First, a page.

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|by Heather Nobbe
|On the heels of one of New
York's warmest winters in years, Spring's early arrival has brought
with it a potential Bug Bonanza. From bees to roaches to ants, many of
these undesirable critters have shown up months earlier than usual and
for two main reasons. One, a mild winter that did not kill many of the
pests or reduce their populations; and two, a warm, early spring that
triggered their development.
In places like New York, where ticks and mosquitoes have already begun
reproducing, there will likely be one or two more generations of
bloodthirsty biters added on to this year's insect population. These
particular pests carry the risk of spreading disease, which means an
increased population would theoretically raise the risk of contracting
a debilitating illness like Lyme disease.
Unfortunately, most insect repellents on the market today are full of
chemicals and have unpleasant, toxic aromas that are often masked by
irritating synthetic fragrances. Crafting your own anti-bug formulas is
an easy, cost effective, and environmentally friendly way to maintain a
quality supply of natural protection at your fingertips.
One of my favorite natural repellents to make is an aromatic herbal oil
I like to call "Bug Off" (see recipe below. I apply this formula as an
all-purpose body moisturizing oil after my morning shower and I use it
almost every day when bugs are at their worst. I sometimes apply it
twice during the day, when bugs are heavy, and as a bonus, my skin
becomes very soft and conditioned. This oil takes minutes to make and
it's very effective. For protection on the go a light-textured spray
repellent is an important part of my arsenal.
"Bye Bye Bugs" (see recipe) is a spray that leaves your skin feeling
fresh and clean with a lemony scented aroma that everyone enjoys. If
sprayed liberally onto your skin you'll get protection for up to 20
minutes before needing to reapply. I like to keep a small spray bottle
of this with me in my purse and car so I'm always prepared in case I
unexpectedly find myself in the great outdoors.
Both of these formulas tend to work best on days when the local insect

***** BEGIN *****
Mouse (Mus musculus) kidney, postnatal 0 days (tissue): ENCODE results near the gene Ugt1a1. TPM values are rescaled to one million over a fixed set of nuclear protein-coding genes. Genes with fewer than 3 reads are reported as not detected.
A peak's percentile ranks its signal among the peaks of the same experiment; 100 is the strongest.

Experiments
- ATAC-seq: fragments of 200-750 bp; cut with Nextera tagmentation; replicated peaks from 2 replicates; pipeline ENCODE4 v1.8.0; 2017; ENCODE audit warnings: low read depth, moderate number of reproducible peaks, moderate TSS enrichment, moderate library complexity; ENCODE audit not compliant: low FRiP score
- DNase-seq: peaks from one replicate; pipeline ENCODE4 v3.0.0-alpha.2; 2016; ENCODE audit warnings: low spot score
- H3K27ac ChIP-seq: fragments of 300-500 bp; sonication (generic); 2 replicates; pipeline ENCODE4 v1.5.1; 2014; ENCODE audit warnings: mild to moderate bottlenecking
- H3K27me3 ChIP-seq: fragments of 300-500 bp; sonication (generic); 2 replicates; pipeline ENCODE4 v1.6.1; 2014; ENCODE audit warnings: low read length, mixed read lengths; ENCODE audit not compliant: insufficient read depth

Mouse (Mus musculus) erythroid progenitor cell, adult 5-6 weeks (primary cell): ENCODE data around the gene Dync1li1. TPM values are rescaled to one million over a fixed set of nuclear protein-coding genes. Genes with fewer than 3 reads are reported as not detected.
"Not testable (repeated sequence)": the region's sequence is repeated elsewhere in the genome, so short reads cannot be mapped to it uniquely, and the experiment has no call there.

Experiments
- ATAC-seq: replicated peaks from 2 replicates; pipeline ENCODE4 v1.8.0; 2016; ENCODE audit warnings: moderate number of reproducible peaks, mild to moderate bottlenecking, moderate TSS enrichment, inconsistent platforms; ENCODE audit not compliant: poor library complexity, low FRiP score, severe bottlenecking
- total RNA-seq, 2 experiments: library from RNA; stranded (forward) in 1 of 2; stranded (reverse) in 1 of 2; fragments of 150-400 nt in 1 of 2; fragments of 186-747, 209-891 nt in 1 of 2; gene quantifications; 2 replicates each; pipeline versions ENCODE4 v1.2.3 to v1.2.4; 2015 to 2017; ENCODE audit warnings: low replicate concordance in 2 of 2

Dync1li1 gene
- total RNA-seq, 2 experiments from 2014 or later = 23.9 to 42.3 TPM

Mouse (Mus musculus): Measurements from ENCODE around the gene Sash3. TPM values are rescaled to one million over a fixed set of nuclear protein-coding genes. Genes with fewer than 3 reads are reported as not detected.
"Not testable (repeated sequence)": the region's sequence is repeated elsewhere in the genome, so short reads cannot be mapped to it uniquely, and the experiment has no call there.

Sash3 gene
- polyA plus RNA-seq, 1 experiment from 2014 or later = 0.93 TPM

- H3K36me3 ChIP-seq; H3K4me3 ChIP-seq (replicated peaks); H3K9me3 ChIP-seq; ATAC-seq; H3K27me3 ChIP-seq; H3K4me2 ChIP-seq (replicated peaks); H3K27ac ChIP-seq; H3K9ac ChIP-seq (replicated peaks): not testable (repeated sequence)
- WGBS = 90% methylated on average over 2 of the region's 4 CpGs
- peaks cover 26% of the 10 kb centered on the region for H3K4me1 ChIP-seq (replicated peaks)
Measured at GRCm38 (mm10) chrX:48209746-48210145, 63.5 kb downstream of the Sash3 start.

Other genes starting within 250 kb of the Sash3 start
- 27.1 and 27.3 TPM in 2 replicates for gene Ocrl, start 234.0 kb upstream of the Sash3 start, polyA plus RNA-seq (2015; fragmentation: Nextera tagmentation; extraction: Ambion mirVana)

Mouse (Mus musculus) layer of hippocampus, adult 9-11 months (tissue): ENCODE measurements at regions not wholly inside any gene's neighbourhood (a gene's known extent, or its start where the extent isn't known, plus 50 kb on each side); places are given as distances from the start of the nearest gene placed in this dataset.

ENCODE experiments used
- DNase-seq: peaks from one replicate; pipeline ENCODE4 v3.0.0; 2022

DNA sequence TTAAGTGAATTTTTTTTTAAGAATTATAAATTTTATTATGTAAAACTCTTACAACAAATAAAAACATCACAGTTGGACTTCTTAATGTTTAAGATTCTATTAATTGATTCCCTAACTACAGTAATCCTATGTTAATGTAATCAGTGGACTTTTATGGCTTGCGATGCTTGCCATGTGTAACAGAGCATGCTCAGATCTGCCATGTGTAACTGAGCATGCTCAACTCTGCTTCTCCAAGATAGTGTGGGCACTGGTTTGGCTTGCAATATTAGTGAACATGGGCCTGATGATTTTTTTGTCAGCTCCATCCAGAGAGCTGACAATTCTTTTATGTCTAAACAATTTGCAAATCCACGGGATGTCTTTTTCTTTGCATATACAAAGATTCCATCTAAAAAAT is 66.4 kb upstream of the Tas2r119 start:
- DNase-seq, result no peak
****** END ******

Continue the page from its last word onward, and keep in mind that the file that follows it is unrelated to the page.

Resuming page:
population is only slightly to moderately hungry. But when they're
feisty and dense, additional protection such as a high-collared shirt
and light-weight pants come in handy. All of the ingredients for these
remedies are available at Honest Weight and qualify for a discount if
you're a member. Your best line of defense against this year's insect
invasion is one that's nontoxic and all natural.
Nobbe is a member of the Nutrition Education Committee
cup soybean base oil
15 drops lemongrass essential oil
15 drops catnip essential oil
10 drops eucalyptus radiata essential oil\
Add all ingredients directly into a storage container like a glass
bottle with a spritzer nozzle or pump. Shake the mixture vigorously to
blend. Allow the oil tot synergize for at least one hour. This makes
approximately ½ cup or 4 oz.
No refrigeration is required, but for maximum insect-repelling
freshness and potency you should use within 6 to 12 months. This recipe
is recommended for all skin types except very oily and baby skin.
I apply this formula onto my palms first, then massage the oil into
areas that need bug protection. Shake the container before each use.
cups witch hazel
1 tsp vegetable glycerin
20 drops citronella essential oil
20 drops lemongrass essential oil
Combine all ingredients into two 8 oz spray bottles. Shake them
vigorously to blend. The essential oils will tend to separate out and
sit on top (like the oil in a salad dressing), but this does not affect
the product. No refrigeration is required, but for maximum potency and
freshness you should store the blend away from light and heat. Use
within one year. This recipe is recommended for all skin types except
very sensitive and baby skin.
I apply this spray liberally to my skin and reapply every 15 to 20
minutes. Try to use common sense when applying, don't spray directly
into your eyes, nose, or mouth. Shake the container before each use.
Note: This mix might stain white or pale-colored clothing.
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